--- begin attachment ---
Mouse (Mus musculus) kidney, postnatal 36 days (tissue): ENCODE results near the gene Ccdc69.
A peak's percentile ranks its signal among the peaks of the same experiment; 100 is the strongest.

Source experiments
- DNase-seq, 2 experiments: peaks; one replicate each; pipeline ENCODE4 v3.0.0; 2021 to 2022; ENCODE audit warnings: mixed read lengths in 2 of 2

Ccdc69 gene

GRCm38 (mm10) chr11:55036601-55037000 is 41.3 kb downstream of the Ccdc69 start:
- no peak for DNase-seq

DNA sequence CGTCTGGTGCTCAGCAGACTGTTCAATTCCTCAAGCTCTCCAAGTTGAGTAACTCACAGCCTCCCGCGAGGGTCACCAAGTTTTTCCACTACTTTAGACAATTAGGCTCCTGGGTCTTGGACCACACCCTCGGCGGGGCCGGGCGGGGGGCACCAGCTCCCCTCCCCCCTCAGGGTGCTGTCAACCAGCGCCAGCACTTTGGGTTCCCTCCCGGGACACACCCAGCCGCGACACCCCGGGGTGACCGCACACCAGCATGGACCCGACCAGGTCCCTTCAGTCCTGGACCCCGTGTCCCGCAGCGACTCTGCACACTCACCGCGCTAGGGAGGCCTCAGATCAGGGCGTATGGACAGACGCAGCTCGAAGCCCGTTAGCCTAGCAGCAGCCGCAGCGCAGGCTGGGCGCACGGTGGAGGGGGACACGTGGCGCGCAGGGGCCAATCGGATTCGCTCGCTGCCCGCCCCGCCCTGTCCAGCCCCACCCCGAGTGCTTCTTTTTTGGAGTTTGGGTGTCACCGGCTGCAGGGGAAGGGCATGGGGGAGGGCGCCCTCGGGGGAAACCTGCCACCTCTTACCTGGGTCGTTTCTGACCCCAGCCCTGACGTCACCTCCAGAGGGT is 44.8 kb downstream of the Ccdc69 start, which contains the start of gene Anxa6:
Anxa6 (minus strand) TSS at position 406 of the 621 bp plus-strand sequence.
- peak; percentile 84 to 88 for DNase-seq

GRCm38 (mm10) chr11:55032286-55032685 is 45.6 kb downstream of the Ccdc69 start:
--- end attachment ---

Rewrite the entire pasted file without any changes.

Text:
Mouse (Mus musculus) kidney, postnatal 36 days (tissue): ENCODE results near the gene Ccdc69.
A peak's percentile ranks its signal among the peaks of the same experiment; 100 is the strongest.

Source experiments
- DNase-seq, 2 experiments: peaks; one replicate each; pipeline ENCODE4 v3.0.0; 2021 to 2022; ENCODE audit warnings: mixed read lengths in 2 of 2

Ccdc69 gene

GRCm38 (mm10) chr11:55036601-55037000 is 41.3 kb downstream of the Ccdc69 start:
- no peak for DNase-seq

DNA sequence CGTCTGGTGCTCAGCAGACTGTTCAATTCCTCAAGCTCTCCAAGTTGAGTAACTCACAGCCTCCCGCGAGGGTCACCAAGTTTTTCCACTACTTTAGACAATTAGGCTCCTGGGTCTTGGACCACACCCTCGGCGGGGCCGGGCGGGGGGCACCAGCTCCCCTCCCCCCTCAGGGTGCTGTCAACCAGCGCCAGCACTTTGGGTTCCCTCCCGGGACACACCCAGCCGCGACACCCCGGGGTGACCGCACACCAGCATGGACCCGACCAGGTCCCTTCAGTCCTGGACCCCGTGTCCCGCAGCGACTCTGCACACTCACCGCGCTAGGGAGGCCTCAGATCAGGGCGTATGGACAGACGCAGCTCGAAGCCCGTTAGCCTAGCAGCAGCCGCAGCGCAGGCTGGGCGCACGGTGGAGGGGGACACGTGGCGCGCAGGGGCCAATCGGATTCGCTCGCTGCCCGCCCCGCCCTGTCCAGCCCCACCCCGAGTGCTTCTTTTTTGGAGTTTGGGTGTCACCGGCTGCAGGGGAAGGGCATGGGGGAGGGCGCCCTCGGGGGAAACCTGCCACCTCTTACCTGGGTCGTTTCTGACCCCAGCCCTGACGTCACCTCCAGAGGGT is 44.8 kb downstream of the Ccdc69 start, which contains the start of gene Anxa6:
Anxa6 (minus strand) TSS at position 406 of the 621 bp plus-strand sequence.
- peak; percentile 84 to 88 for DNase-seq

GRCm38 (mm10) chr11:55032286-55032685 is 45.6 kb downstream of the Ccdc69 start: